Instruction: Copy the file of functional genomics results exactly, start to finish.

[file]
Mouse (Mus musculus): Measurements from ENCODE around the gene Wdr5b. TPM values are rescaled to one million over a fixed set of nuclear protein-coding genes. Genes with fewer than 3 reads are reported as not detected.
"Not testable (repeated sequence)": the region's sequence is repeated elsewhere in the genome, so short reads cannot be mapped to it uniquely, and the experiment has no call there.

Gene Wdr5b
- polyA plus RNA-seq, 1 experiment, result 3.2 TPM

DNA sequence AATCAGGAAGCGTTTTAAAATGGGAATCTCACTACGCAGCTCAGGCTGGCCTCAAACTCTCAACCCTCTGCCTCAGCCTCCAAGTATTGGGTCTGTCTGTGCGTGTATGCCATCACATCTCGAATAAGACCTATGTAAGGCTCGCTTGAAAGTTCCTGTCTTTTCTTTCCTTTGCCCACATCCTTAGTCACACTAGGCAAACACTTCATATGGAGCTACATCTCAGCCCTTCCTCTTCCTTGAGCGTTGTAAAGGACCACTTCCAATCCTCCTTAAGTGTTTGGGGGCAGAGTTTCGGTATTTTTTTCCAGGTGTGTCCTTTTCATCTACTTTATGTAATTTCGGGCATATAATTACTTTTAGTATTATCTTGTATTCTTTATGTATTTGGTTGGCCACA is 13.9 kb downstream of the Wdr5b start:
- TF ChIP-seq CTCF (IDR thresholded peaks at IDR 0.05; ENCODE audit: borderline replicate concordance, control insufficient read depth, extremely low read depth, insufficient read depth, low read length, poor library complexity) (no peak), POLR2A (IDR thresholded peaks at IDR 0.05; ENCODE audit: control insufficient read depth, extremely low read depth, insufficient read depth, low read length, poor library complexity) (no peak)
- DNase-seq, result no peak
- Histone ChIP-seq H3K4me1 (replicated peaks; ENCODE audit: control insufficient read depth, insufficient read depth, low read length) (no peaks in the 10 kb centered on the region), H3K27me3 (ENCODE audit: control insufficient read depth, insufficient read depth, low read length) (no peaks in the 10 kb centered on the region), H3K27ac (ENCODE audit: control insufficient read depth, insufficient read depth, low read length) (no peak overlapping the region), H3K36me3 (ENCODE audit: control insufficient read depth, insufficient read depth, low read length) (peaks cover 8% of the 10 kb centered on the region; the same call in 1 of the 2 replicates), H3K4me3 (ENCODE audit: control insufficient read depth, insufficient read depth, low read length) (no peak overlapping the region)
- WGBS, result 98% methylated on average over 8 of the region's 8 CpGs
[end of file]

Mouse (Mus musculus): Measurements from ENCODE around the gene Wdr5b. TPM values are rescaled to one million over a fixed set of nuclear protein-coding genes. Genes with fewer than 3 reads are reported as not detected.
"Not testable (repeated sequence)": the region's sequence is repeated elsewhere in the genome, so short reads cannot be mapped to it uniquely, and the experiment has no call there.

Gene Wdr5b
- polyA plus RNA-seq, 1 experiment, result 3.2 TPM

DNA sequence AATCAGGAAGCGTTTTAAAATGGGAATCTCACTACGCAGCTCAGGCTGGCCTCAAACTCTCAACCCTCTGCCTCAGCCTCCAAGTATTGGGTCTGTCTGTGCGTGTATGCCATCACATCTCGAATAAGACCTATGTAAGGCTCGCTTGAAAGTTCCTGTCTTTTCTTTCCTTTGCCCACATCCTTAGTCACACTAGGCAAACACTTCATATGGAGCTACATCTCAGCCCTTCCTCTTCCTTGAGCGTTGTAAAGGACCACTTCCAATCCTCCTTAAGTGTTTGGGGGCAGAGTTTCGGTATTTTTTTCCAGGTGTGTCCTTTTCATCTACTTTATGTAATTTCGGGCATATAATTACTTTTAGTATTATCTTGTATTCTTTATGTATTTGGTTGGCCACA is 13.9 kb downstream of the Wdr5b start:
- TF ChIP-seq CTCF (IDR thresholded peaks at IDR 0.05; ENCODE audit: borderline replicate concordance, control insufficient read depth, extremely low read depth, insufficient read depth, low read length, poor library complexity) (no peak), POLR2A (IDR thresholded peaks at IDR 0.05; ENCODE audit: control insufficient read depth, extremely low read depth, insufficient read depth, low read length, poor library complexity) (no peak)
- DNase-seq, result no peak
- Histone ChIP-seq H3K4me1 (replicated peaks; ENCODE audit: control insufficient read depth, insufficient read depth, low read length) (no peaks in the 10 kb centered on the region), H3K27me3 (ENCODE audit: control insufficient read depth, insufficient read depth, low read length) (no peaks in the 10 kb centered on the region), H3K27ac (ENCODE audit: control insufficient read depth, insufficient read depth, low read length) (no peak overlapping the region), H3K36me3 (ENCODE audit: control insufficient read depth, insufficient read depth, low read length) (peaks cover 8% of the 10 kb centered on the region; the same call in 1 of the 2 replicates), H3K4me3 (ENCODE audit: control insufficient read depth, insufficient read depth, low read length) (no peak overlapping the region)
- WGBS, result 98% methylated on average over 8 of the region's 8 CpGs